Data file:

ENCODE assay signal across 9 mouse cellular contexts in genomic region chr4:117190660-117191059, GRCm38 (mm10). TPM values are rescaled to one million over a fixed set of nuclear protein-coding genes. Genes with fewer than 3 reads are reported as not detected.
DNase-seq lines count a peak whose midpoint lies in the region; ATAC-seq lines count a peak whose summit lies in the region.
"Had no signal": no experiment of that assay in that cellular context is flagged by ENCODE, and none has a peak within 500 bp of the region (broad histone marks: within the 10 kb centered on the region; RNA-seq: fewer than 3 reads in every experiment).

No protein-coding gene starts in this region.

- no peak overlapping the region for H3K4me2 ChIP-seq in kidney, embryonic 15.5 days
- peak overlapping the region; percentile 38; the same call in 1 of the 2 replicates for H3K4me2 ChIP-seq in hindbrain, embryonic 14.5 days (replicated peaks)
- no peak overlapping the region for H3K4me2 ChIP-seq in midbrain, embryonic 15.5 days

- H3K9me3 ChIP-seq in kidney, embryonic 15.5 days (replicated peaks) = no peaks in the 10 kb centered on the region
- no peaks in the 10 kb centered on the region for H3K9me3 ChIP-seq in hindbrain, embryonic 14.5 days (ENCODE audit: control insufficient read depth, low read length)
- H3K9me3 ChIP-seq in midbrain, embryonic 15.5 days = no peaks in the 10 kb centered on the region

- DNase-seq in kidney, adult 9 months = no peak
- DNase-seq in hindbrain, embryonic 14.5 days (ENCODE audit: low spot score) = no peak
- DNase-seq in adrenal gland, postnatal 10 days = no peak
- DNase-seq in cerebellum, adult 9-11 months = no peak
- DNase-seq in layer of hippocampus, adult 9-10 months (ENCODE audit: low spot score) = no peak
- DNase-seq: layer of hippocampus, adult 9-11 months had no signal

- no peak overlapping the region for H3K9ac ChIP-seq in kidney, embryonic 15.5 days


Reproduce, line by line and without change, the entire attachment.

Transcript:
ENCODE assay signal across 9 mouse cellular contexts in genomic region chr4:117190660-117191059, GRCm38 (mm10). TPM values are rescaled to one million over a fixed set of nuclear protein-coding genes. Genes with fewer than 3 reads are reported as not detected.
DNase-seq lines count a peak whose midpoint lies in the region; ATAC-seq lines count a peak whose summit lies in the region.
"Had no signal": no experiment of that assay in that cellular context is flagged by ENCODE, and none has a peak within 500 bp of the region (broad histone marks: within the 10 kb centered on the region; RNA-seq: fewer than 3 reads in every experiment).

No protein-coding gene starts in this region.

- no peak overlapping the region for H3K4me2 ChIP-seq in kidney, embryonic 15.5 days
- peak overlapping the region; percentile 38; the same call in 1 of the 2 replicates for H3K4me2 ChIP-seq in hindbrain, embryonic 14.5 days (replicated peaks)
- no peak overlapping the region for H3K4me2 ChIP-seq in midbrain, embryonic 15.5 days

- H3K9me3 ChIP-seq in kidney, embryonic 15.5 days (replicated peaks) = no peaks in the 10 kb centered on the region
- no peaks in the 10 kb centered on the region for H3K9me3 ChIP-seq in hindbrain, embryonic 14.5 days (ENCODE audit: control insufficient read depth, low read length)
- H3K9me3 ChIP-seq in midbrain, embryonic 15.5 days = no peaks in the 10 kb centered on the region

- DNase-seq in kidney, adult 9 months = no peak
- DNase-seq in hindbrain, embryonic 14.5 days (ENCODE audit: low spot score) = no peak
- DNase-seq in adrenal gland, postnatal 10 days = no peak
- DNase-seq in cerebellum, adult 9-11 months = no peak
- DNase-seq in layer of hippocampus, adult 9-10 months (ENCODE audit: low spot score) = no peak
- DNase-seq: layer of hippocampus, adult 9-11 months had no signal

- no peak overlapping the region for H3K9ac ChIP-seq in kidney, embryonic 15.5 days